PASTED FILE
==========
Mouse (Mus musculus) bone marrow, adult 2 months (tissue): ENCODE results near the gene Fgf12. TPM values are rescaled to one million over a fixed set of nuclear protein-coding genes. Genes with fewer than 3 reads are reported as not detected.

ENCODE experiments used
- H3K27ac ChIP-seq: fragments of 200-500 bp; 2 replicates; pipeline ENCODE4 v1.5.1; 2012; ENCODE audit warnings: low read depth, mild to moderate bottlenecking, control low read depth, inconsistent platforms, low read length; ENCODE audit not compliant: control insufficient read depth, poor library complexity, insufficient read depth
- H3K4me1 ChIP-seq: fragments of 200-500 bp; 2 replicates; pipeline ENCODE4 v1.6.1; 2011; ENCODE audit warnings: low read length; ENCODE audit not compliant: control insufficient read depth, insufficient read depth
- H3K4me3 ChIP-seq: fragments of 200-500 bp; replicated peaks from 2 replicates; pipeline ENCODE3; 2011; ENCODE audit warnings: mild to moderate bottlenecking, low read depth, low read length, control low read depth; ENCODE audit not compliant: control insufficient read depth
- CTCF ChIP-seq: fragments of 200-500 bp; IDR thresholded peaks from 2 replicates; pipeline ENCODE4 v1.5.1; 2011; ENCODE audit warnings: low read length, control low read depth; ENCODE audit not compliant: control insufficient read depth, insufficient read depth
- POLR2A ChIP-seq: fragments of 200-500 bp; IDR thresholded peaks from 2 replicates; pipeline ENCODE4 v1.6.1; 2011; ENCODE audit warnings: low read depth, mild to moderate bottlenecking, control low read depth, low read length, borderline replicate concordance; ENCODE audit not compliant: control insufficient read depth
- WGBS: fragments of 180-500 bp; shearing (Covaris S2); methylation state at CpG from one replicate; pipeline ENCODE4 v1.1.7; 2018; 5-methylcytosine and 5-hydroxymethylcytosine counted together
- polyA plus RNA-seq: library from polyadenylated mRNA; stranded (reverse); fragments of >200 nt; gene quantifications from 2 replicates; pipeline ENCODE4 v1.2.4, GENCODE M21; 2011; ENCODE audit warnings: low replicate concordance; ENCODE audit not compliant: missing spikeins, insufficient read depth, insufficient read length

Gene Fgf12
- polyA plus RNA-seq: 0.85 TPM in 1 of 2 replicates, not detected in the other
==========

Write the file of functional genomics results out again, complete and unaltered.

Mouse (Mus musculus) bone marrow, adult 2 months (tissue): ENCODE results near the gene Fgf12. TPM values are rescaled to one million over a fixed set of nuclear protein-coding genes. Genes with fewer than 3 reads are reported as not detected.

ENCODE experiments used
- H3K27ac ChIP-seq: fragments of 200-500 bp; 2 replicates; pipeline ENCODE4 v1.5.1; 2012; ENCODE audit warnings: low read depth, mild to moderate bottlenecking, control low read depth, inconsistent platforms, low read length; ENCODE audit not compliant: control insufficient read depth, poor library complexity, insufficient read depth
- H3K4me1 ChIP-seq: fragments of 200-500 bp; 2 replicates; pipeline ENCODE4 v1.6.1; 2011; ENCODE audit warnings: low read length; ENCODE audit not compliant: control insufficient read depth, insufficient read depth
- H3K4me3 ChIP-seq: fragments of 200-500 bp; replicated peaks from 2 replicates; pipeline ENCODE3; 2011; ENCODE audit warnings: mild to moderate bottlenecking, low read depth, low read length, control low read depth; ENCODE audit not compliant: control insufficient read depth
- CTCF ChIP-seq: fragments of 200-500 bp; IDR thresholded peaks from 2 replicates; pipeline ENCODE4 v1.5.1; 2011; ENCODE audit warnings: low read length, control low read depth; ENCODE audit not compliant: control insufficient read depth, insufficient read depth
- POLR2A ChIP-seq: fragments of 200-500 bp; IDR thresholded peaks from 2 replicates; pipeline ENCODE4 v1.6.1; 2011; ENCODE audit warnings: low read depth, mild to moderate bottlenecking, control low read depth, low read length, borderline replicate concordance; ENCODE audit not compliant: control insufficient read depth
- WGBS: fragments of 180-500 bp; shearing (Covaris S2); methylation state at CpG from one replicate; pipeline ENCODE4 v1.1.7; 2018; 5-methylcytosine and 5-hydroxymethylcytosine counted together
- polyA plus RNA-seq: library from polyadenylated mRNA; stranded (reverse); fragments of >200 nt; gene quantifications from 2 replicates; pipeline ENCODE4 v1.2.4, GENCODE M21; 2011; ENCODE audit warnings: low replicate concordance; ENCODE audit not compliant: missing spikeins, insufficient read depth, insufficient read length

Gene Fgf12
- polyA plus RNA-seq: 0.85 TPM in 1 of 2 replicates, not detected in the other